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The Biggest Winery In Texas Thrives In The Desert

Grape vines at Mesa Vineyards, the state's largest winery and vineyard, located in rural Pecos County, TX. (Travis Bubenik / KRTS)

The Texas wine industry’s been growing in recent years – with new tasting rooms and vineyards popping up in the hill country and across the state.

When you think about Texas wine, you’re probably imaging a quaint little roadside farm in the hill country somewhere.

But what you might not realize is that there’s a big player in the industry just off a lonely stretch of I-10, way out in the West Texas desert.

The sun’s barely up in rural Pecos County and Whitney Smalley’s already hard at work at Mesa Vineyards – the state’s biggest winery and vineyard on the edge of the Chihuahuan Desert.

Smalley’s a lab tech who tests wine all day every day. She’s one of about 30 full-time workers who help turn 200 acres of grapes into about 600,000 cases of Ste. Genevieve wine every year.

The harvest is in full swing, but nobody’s out picking grapes by hand.

Tractors roar through the fields, scooping up the grapes and trucking them over to a 70,000 square foot building, where industrial-grade equipment will turn them into wine.

Growing grapes in the desert might sound like a bad idea, but there’s actually plenty of underground water here for farming, and the vines really don’t need that much.

The vineyard pumps about 3,000 acre-feet from the Edwards-Trinity Aquifer a year, compared to the 30,000 – 40,000 a nearby Pecan orchard uses.

But the vineyard’s manager Jean-Michel Duforat says while it’s not necessarily hard to farm in the desert, it’s not easy either. This part of the state’s prone to hail storms and freezes.

“So that’s some kind of little challenge here,” he says. “Like last year, a lot of people lost their crop. We lost our crop last year so no, it’s not easy. It’s an adventure.”

An adventure that started as an experiment.

The University of Texas owns the land the vineyard sits on, along with about two million acres across the state. Since the 1800’s, the university and its rival A&M have gotten royalties from oil and gas, farming and wind power on all that land.

In the 1970’s, the university started growing grapes here, just to see if it could be done, but also to diversify where that money was coming from.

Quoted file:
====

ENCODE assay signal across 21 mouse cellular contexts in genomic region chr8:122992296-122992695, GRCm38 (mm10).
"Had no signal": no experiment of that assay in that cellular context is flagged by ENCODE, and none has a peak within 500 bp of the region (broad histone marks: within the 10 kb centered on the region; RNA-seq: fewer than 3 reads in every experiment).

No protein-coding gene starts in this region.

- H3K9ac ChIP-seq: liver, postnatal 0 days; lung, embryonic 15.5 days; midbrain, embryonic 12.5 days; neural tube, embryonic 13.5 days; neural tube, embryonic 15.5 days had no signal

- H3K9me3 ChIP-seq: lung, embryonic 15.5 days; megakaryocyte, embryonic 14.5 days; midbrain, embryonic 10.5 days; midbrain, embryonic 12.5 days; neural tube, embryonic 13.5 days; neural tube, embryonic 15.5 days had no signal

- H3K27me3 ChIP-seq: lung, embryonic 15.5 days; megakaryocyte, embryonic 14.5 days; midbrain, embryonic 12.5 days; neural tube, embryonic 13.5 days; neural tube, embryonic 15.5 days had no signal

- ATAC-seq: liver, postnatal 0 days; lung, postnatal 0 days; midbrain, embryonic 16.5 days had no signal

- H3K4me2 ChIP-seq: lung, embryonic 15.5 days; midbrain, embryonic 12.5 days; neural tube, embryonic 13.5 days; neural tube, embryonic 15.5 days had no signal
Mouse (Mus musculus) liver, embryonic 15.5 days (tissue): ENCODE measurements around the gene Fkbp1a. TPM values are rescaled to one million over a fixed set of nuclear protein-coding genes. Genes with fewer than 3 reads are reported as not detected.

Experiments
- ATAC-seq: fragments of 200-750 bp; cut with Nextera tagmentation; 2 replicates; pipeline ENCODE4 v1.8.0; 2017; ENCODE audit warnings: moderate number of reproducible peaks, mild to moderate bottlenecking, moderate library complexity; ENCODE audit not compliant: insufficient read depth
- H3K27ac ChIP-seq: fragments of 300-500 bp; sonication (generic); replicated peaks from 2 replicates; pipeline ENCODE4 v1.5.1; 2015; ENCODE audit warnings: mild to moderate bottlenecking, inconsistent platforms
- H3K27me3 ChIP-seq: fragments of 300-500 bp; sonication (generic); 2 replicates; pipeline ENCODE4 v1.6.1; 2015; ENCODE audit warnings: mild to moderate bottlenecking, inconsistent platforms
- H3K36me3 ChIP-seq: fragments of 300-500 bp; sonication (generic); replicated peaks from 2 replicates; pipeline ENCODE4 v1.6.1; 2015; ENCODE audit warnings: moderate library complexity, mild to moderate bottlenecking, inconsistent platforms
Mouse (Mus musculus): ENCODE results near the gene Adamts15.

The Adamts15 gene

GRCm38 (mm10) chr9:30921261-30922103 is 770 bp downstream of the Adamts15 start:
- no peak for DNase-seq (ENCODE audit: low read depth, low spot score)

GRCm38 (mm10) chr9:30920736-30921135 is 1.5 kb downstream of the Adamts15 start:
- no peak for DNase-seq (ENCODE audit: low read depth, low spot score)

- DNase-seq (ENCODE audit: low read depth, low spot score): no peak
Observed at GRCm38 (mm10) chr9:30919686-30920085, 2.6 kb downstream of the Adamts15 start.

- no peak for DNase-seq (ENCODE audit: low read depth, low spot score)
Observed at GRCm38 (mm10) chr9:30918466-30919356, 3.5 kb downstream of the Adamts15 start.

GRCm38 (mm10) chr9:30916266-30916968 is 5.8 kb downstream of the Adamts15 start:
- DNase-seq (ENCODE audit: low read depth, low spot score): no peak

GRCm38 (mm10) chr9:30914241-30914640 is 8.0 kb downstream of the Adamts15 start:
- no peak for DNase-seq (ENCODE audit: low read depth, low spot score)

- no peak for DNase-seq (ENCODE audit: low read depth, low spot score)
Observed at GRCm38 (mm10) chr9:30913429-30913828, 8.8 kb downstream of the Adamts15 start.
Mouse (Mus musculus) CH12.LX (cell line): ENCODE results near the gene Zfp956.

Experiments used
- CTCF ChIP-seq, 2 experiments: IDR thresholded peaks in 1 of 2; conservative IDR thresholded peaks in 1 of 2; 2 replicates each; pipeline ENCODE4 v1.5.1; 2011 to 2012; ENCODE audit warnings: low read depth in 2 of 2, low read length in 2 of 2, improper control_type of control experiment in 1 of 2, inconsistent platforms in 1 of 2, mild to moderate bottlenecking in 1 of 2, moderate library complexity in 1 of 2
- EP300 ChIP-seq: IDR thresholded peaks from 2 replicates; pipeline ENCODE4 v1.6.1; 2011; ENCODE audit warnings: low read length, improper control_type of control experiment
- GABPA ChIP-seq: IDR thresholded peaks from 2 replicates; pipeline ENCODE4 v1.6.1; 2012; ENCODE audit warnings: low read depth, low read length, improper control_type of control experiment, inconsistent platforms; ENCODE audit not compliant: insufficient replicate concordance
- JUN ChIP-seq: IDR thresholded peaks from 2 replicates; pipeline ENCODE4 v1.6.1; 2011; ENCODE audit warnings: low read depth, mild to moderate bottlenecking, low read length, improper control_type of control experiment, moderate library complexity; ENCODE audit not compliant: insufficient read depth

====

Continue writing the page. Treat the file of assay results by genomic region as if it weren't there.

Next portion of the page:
Duforat came here in the ‘80s, when the UT research ended and a French company came in to lease the land and set up shop.

He says back then people here didn’t really care about wine.

“You know where we are here in West Texas, people was drinking beer, they still drink beer. Now I have to say, I did convert some people to wine,” he chuckles.

Texans have been converting ever since, but it took a couple decades for the industry to really take off.

Debbie Reynolds is the head of the trade group Texas Wine and Grape Growers Association.

The growth has actually come since the early 2000’s to now, is when you’ve seen the bulk of the wineries open in Texas,” she says.

Still, Ste. Genevieve isn’t exactly the type of wine people are getting more interested in. It’s cheaper, sold in bigger bottles. Reynolds describes it as “dependable.”

Consumers are getting more into the fancier stuff. Patrick Prendergast, President of Mesa Vineyards, says his company’s responding to that.

“They’re spending a little bit more money on wine, they’re looking for something that’s more niche, they’re trying to understand where the wine comes from, where it’s grown, and they’re learning a lot,” he says. “We’re growing in that way too.”

He says the company’s finer wines like its Peregrine Hill brand are growing three times faster than Ste. Genevieve.

But while the market’s growing, the industry as a whole is at a crossroads.

“The only thing is we need to have more grapes,” says Duforat. “We don’t have enough grapes right now to supply the demand that there is in Texas, so we need to have more growers.”

“You can build 1,000 wineries in one year, if you don’t have the grapes, that’s not going to be beneficial for nobody.”

Some Texas farmers see that as an opportunity. They’re now planting grapes alongside crops like cotton and corn.

Travis Bubenik is All Things Considered Host and Big Bend Reporter at Marfa Public Radio.